The problem, however, arises when this data is used to unleash discriminatory development. Maneka Gandhi thus disclosed an open secret: Politicians, instinctively or analytically, know who is voting for them. So, given the constantly improving analytical capabilities, there exists a real risk of the ghettoisation of certain communities as punishment. This is a direct violation of the spirit upon which the Constitution was built, particularly for Union ministers who agree to “do right to all manner of people in accordance with the Constitution and the law, without fear or favour, affection or ill-will” in their oath of office.
The increasing recognition of this malpractice has evoked several suggestions which include avoiding the use of EVMs or not releasing Form 20 data. Such steps could damage the goals of security and transparency. Aggregation of data by way of cluster counting is another remedy that has been proposed by the EC. A “totaliser” would add together the votes of 14 EVMs such that booth-level data is not recorded and aggregate data alone is made available. However, the kind of political start-ups that India needs, and indeed, craves, can only happen on account of more visibility and greater access, not less. The time has come for various institutions to consider upstream solutions with capacity building. Enhancement of the analytical capabilities of District Development Committees (DDCs), legislatures and the EC can empower these bodies to continuously monitor developmental grants, spot anomalies and take corrective action. The tools and techniques used for understanding and treating electorates should not be the preserve of only those who are most prone to abusing the privileges they are granted.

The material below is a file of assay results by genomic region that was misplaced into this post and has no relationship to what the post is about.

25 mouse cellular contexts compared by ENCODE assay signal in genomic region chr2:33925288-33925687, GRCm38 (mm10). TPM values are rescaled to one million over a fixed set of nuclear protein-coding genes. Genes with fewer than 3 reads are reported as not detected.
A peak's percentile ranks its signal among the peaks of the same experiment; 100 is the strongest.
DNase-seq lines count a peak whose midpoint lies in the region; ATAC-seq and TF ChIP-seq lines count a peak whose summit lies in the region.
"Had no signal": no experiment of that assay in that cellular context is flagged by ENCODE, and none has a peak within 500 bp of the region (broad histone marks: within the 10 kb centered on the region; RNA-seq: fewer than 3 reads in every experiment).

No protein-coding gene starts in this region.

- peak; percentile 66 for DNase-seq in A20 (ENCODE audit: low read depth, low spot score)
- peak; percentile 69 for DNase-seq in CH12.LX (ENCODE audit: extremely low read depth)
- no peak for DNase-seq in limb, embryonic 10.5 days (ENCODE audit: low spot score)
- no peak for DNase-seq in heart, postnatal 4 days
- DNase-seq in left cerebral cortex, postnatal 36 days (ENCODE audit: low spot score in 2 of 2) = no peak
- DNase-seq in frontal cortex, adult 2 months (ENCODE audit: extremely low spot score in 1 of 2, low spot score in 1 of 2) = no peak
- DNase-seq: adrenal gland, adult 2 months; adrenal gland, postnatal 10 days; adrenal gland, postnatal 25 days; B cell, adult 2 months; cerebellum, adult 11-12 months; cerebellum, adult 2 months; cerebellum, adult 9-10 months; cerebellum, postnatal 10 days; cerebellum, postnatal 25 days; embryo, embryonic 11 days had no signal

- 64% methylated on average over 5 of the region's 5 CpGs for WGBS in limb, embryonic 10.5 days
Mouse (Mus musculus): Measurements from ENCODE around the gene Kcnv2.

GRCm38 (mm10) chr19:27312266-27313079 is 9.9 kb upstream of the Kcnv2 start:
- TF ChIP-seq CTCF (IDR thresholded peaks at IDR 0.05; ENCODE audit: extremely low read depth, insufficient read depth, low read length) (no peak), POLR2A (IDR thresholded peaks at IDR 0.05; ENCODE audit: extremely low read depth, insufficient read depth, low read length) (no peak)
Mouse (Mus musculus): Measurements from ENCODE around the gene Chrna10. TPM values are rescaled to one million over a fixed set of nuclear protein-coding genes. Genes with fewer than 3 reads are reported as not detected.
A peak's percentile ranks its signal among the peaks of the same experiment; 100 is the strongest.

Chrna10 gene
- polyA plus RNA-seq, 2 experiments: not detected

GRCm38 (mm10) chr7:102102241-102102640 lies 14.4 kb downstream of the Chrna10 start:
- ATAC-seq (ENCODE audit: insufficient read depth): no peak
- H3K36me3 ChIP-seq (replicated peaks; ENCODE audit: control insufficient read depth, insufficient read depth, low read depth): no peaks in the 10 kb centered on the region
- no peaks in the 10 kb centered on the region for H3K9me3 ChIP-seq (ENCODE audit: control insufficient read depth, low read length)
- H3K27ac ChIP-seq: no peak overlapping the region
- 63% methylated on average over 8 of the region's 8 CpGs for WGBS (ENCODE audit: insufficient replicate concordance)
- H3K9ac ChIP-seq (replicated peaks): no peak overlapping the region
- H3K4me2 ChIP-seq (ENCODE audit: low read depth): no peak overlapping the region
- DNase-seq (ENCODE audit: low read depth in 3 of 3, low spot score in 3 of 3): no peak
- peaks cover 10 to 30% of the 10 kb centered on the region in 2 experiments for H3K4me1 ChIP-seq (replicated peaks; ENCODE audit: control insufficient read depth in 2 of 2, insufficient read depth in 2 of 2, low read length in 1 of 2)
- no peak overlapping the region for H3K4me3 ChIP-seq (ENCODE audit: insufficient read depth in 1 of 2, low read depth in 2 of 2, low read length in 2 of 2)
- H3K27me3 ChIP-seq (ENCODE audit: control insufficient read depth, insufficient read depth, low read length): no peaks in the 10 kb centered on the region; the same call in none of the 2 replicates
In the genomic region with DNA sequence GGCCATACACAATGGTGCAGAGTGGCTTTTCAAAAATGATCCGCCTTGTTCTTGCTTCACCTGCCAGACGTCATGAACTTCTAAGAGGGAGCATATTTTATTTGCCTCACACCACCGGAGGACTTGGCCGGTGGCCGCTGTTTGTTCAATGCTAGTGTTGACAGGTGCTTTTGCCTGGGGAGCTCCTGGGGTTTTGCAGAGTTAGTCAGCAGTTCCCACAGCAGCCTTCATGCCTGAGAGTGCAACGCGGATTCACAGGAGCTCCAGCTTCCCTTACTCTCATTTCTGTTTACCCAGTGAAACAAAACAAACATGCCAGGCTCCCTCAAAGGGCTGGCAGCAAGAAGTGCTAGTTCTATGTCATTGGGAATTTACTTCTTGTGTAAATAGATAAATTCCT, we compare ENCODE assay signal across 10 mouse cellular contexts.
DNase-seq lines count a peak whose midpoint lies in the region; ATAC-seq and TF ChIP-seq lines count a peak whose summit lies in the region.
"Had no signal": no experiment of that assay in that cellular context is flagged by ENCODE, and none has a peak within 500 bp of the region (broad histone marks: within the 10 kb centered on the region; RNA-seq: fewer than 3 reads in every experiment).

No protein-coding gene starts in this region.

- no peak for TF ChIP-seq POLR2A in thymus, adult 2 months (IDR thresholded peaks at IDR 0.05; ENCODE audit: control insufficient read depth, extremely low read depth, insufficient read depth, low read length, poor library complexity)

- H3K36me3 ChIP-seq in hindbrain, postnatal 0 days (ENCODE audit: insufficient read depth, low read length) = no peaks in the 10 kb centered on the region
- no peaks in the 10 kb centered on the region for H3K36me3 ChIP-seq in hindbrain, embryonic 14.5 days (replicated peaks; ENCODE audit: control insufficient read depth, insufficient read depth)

The persecution of certain communities based on the nefarious use of increasingly pointed analytical capabilities risks perpetuating an already vicious cycle of exclusion. It is imperative that those interested in deepening the roots of our democratic traditions and constitutional principles co-create a progressive solution. And the starting point has to be with our institutions which, even with their flaws, have a rich history of acting as bulwarks against misadventures.
— This article first appeared in the print edition on April 18, 2019, under the title ‘Mining political gold’.
The writer is founder, WalkIn. He previously co-founded, FourthLion Technologies, a political campaign planner